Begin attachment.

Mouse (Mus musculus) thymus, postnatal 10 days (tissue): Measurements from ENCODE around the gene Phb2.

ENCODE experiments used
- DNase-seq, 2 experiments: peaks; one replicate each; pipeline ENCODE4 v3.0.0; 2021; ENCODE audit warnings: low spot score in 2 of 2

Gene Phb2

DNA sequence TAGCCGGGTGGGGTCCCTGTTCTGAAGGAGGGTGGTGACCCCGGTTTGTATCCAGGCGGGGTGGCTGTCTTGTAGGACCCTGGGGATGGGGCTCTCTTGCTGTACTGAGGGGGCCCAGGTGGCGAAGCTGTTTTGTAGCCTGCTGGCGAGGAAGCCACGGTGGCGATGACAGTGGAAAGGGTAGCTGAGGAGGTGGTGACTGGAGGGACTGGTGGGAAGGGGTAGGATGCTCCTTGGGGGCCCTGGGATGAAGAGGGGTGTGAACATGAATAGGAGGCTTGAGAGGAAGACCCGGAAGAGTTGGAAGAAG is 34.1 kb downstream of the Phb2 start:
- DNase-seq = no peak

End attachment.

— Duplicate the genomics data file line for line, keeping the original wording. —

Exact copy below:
Mouse (Mus musculus) thymus, postnatal 10 days (tissue): Measurements from ENCODE around the gene Phb2.

ENCODE experiments used
- DNase-seq, 2 experiments: peaks; one replicate each; pipeline ENCODE4 v3.0.0; 2021; ENCODE audit warnings: low spot score in 2 of 2

Gene Phb2

DNA sequence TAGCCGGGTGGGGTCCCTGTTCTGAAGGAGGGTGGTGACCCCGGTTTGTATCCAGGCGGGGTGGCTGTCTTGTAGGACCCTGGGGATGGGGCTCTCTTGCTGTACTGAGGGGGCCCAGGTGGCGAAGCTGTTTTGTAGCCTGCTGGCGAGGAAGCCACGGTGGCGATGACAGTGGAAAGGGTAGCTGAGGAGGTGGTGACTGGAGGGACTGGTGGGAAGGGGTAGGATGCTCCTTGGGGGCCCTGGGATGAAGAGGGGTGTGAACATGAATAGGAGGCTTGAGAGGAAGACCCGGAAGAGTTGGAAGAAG is 34.1 kb downstream of the Phb2 start:
- DNase-seq = no peak